Is obesity an independent barrier to obtaining prenatal care?

Lisa D. Levine, Ellen J. Landsberger, Peter S. Bernstein, Cynthia Chazotte, Sindhu K. Srinivas

Research output: Contribution to journalArticle

5 Citations (Scopus)

Abstract

Objective Obesity is a demonstrated barrier to obtaining health care. Its impact on obtaining prenatal care (PNC) is unknown. Our objective was to determine if obesity is an independent barrier to accessing early and adequate PNC. Study Design We performed a retrospective cohort study of women who initiated PNC and delivered at our institution in 2005. Body mass index (BMI) was categorized by World Health Organization guidelines: underweight (<18.5 kg/m2), normal weight (18.5 to 24.9 kg/m2), overweight (25.0 to 29.9 kg/m2), and obese (≥30 kg/m2). Maternal history and delivery information were obtained through chart abstraction. Differences in gestational age at first visit (GA-1) and adequate PNC were evaluated by BMI category. Data were compared using χ2 and nonparametric analyses. Results Overall, 410 women were evaluated. The median GA-1 was 11.1 weeks and 69% had adequate PNC. There was no difference in GA-1 or adequate PNC by BMI category (p = 0.17 and p = 0.66, respectively). When BMI groups were dichotomized into obese and nonobese women, there was no difference in GA-1 or adequate PNC (p = 0.41). Conclusion In our population, obesity is not an independent barrier to receiving early and adequate PNC. Future work is warranted in evaluating the association between obesity and PNC and the perceived barriers to obtaining care.

Original languageEnglish (US)
Pages (from-to)401-405
Number of pages5
JournalAmerican Journal of Perinatology
Volume30
Issue number5
DOIs
StatePublished - 2013

Fingerprint

Prenatal Care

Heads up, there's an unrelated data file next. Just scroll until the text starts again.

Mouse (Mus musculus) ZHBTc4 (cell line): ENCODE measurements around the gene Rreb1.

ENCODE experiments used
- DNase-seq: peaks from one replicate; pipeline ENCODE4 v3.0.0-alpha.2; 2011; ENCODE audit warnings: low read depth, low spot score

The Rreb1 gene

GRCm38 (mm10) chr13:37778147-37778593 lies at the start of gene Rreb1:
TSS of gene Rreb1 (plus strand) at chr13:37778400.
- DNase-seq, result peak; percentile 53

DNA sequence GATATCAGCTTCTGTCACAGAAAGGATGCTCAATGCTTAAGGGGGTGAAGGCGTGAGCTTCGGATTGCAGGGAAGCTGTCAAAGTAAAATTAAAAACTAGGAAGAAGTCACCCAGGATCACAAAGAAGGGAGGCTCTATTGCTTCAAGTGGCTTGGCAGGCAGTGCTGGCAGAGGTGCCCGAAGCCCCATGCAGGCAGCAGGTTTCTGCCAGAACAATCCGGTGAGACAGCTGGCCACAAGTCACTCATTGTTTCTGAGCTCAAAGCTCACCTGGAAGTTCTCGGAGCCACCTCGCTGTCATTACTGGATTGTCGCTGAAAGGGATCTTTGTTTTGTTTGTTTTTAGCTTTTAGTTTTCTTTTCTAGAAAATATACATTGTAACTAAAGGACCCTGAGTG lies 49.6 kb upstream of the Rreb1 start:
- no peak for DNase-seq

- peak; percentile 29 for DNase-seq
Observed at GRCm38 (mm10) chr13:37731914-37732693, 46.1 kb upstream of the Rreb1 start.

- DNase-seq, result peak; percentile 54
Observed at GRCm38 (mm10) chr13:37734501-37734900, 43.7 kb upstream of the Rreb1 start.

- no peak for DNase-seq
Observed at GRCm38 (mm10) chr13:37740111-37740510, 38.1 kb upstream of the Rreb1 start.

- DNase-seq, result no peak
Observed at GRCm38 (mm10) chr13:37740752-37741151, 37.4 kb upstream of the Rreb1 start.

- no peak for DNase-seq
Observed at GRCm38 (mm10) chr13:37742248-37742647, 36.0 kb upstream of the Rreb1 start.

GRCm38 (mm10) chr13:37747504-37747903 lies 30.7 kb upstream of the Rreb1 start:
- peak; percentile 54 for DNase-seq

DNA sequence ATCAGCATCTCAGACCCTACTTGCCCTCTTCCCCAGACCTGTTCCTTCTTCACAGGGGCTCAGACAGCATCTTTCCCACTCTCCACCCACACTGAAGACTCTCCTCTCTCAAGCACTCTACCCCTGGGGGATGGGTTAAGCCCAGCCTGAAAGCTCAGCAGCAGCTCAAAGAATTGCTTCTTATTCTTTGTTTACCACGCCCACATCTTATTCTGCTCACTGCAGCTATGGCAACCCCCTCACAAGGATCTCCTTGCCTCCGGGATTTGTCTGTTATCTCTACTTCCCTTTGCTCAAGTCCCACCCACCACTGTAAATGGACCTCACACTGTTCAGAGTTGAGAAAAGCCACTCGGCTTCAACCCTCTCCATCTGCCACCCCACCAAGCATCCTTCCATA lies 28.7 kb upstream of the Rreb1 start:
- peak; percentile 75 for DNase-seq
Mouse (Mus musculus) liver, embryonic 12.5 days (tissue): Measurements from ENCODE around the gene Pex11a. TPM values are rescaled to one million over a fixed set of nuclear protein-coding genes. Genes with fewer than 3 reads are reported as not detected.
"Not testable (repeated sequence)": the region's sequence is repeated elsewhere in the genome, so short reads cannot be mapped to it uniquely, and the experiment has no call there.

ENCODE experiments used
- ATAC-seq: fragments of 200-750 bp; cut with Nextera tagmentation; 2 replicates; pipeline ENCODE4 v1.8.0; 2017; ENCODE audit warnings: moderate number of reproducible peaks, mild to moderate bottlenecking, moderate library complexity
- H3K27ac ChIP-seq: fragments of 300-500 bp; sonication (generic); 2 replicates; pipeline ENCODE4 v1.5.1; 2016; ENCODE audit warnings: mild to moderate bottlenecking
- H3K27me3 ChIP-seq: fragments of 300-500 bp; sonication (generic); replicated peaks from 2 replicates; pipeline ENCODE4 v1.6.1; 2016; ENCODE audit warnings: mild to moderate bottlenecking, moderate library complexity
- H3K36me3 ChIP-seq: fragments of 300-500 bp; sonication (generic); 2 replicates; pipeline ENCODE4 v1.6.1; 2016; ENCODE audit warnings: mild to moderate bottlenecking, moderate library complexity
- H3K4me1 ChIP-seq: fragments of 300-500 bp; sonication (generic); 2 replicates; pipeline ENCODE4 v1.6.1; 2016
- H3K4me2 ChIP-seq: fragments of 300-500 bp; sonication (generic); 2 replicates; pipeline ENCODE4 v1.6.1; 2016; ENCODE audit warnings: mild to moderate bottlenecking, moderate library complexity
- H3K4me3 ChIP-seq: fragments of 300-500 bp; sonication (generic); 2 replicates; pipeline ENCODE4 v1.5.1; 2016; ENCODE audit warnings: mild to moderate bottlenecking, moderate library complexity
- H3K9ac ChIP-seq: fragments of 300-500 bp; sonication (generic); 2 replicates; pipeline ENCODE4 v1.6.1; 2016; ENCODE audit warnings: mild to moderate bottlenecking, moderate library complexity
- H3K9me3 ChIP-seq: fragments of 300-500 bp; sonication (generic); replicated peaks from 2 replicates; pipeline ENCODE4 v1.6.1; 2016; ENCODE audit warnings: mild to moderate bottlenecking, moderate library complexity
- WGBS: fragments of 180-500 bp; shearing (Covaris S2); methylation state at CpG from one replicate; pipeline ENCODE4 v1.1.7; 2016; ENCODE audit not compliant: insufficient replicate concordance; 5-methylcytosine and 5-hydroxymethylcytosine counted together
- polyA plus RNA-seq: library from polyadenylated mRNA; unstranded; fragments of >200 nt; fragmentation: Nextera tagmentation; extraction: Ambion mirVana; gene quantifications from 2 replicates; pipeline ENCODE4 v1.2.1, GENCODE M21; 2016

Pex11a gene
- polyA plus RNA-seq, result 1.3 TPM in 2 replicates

Obesity
Body Mass Index
Thinness
Gestational Age
Cohort Studies
Retrospective Studies
Mothers
Guidelines
Delivery of Health Care
Weights and Measures
G(A1) ganglioside

Keywords

  • access
  • adequate prenatal care
  • obesity

ASJC Scopus subject areas

  • Pediatrics, Perinatology, and Child Health
  • Obstetrics and Gynecology

Cite this

Is obesity an independent barrier to obtaining prenatal care? / Levine, Lisa D.; Landsberger, Ellen J.; Bernstein, Peter S.; Chazotte, Cynthia; Srinivas, Sindhu K.

In: American Journal of Perinatology, Vol. 30, No. 5, 2013, p. 401-405.

Research output: Contribution to journalArticle

Levine, Lisa D. ; Landsberger, Ellen J. ; Bernstein, Peter S. ; Chazotte, Cynthia ; Srinivas, Sindhu K. / Is obesity an independent barrier to obtaining prenatal care?. In: American Journal of Perinatology. 2013 ; Vol. 30, No. 5. pp. 401-405.
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N2 - Objective Obesity is a demonstrated barrier to obtaining health care. Its impact on obtaining prenatal care (PNC) is unknown. Our objective was to determine if obesity is an independent barrier to accessing early and adequate PNC. Study Design We performed a retrospective cohort study of women who initiated PNC and delivered at our institution in 2005. Body mass index (BMI) was categorized by World Health Organization guidelines: underweight (<18.5 kg/m2), normal weight (18.5 to 24.9 kg/m2), overweight (25.0 to 29.9 kg/m2), and obese (≥30 kg/m2). Maternal history and delivery information were obtained through chart abstraction. Differences in gestational age at first visit (GA-1) and adequate PNC were evaluated by BMI category. Data were compared using χ2 and nonparametric analyses. Results Overall, 410 women were evaluated. The median GA-1 was 11.1 weeks and 69% had adequate PNC. There was no difference in GA-1 or adequate PNC by BMI category (p = 0.17 and p = 0.66, respectively). When BMI groups were dichotomized into obese and nonobese women, there was no difference in GA-1 or adequate PNC (p = 0.41). Conclusion In our population, obesity is not an independent barrier to receiving early and adequate PNC. Future work is warranted in evaluating the association between obesity and PNC and the perceived barriers to obtaining care.

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